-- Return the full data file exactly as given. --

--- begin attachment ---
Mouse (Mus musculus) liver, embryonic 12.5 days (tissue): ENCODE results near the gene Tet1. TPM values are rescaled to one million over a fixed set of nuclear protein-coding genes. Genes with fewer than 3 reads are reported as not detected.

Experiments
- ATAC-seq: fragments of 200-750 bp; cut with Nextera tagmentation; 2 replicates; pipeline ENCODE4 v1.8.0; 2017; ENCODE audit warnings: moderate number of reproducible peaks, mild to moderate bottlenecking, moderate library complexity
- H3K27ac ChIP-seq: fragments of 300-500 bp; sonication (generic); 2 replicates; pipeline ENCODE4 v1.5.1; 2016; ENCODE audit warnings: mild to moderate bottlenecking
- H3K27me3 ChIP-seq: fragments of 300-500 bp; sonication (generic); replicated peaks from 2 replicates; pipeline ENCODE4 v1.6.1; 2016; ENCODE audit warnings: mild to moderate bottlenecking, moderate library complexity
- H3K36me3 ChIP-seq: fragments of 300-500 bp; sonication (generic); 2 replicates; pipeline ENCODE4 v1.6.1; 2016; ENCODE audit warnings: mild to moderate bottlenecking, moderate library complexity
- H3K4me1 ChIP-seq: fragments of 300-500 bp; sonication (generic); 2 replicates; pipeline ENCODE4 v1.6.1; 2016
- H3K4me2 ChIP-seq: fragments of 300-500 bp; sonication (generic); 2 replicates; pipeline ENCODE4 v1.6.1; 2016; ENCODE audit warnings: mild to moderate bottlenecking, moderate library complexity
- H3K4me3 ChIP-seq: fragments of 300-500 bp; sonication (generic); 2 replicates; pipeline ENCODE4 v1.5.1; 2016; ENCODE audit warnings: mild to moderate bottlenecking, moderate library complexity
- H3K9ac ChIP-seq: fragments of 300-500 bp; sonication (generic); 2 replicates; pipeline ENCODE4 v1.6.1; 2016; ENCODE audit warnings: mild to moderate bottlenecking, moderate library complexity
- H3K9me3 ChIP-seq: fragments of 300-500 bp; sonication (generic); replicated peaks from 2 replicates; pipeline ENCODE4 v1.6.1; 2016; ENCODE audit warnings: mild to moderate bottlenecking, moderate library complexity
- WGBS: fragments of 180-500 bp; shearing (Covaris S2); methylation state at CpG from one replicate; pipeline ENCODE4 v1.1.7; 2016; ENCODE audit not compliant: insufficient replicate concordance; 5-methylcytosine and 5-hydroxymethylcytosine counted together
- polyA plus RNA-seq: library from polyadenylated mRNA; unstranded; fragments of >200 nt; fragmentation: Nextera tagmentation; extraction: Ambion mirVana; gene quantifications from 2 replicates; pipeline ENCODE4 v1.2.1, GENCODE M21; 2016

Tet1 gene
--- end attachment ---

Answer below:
Mouse (Mus musculus) liver, embryonic 12.5 days (tissue): ENCODE results near the gene Tet1. TPM values are rescaled to one million over a fixed set of nuclear protein-coding genes. Genes with fewer than 3 reads are reported as not detected.

Experiments
- ATAC-seq: fragments of 200-750 bp; cut with Nextera tagmentation; 2 replicates; pipeline ENCODE4 v1.8.0; 2017; ENCODE audit warnings: moderate number of reproducible peaks, mild to moderate bottlenecking, moderate library complexity
- H3K27ac ChIP-seq: fragments of 300-500 bp; sonication (generic); 2 replicates; pipeline ENCODE4 v1.5.1; 2016; ENCODE audit warnings: mild to moderate bottlenecking
- H3K27me3 ChIP-seq: fragments of 300-500 bp; sonication (generic); replicated peaks from 2 replicates; pipeline ENCODE4 v1.6.1; 2016; ENCODE audit warnings: mild to moderate bottlenecking, moderate library complexity
- H3K36me3 ChIP-seq: fragments of 300-500 bp; sonication (generic); 2 replicates; pipeline ENCODE4 v1.6.1; 2016; ENCODE audit warnings: mild to moderate bottlenecking, moderate library complexity
- H3K4me1 ChIP-seq: fragments of 300-500 bp; sonication (generic); 2 replicates; pipeline ENCODE4 v1.6.1; 2016
- H3K4me2 ChIP-seq: fragments of 300-500 bp; sonication (generic); 2 replicates; pipeline ENCODE4 v1.6.1; 2016; ENCODE audit warnings: mild to moderate bottlenecking, moderate library complexity
- H3K4me3 ChIP-seq: fragments of 300-500 bp; sonication (generic); 2 replicates; pipeline ENCODE4 v1.5.1; 2016; ENCODE audit warnings: mild to moderate bottlenecking, moderate library complexity
- H3K9ac ChIP-seq: fragments of 300-500 bp; sonication (generic); 2 replicates; pipeline ENCODE4 v1.6.1; 2016; ENCODE audit warnings: mild to moderate bottlenecking, moderate library complexity
- H3K9me3 ChIP-seq: fragments of 300-500 bp; sonication (generic); replicated peaks from 2 replicates; pipeline ENCODE4 v1.6.1; 2016; ENCODE audit warnings: mild to moderate bottlenecking, moderate library complexity
- WGBS: fragments of 180-500 bp; shearing (Covaris S2); methylation state at CpG from one replicate; pipeline ENCODE4 v1.1.7; 2016; ENCODE audit not compliant: insufficient replicate concordance; 5-methylcytosine and 5-hydroxymethylcytosine counted together
- polyA plus RNA-seq: library from polyadenylated mRNA; unstranded; fragments of >200 nt; fragmentation: Nextera tagmentation; extraction: Ambion mirVana; gene quantifications from 2 replicates; pipeline ENCODE4 v1.2.1, GENCODE M21; 2016

Tet1 gene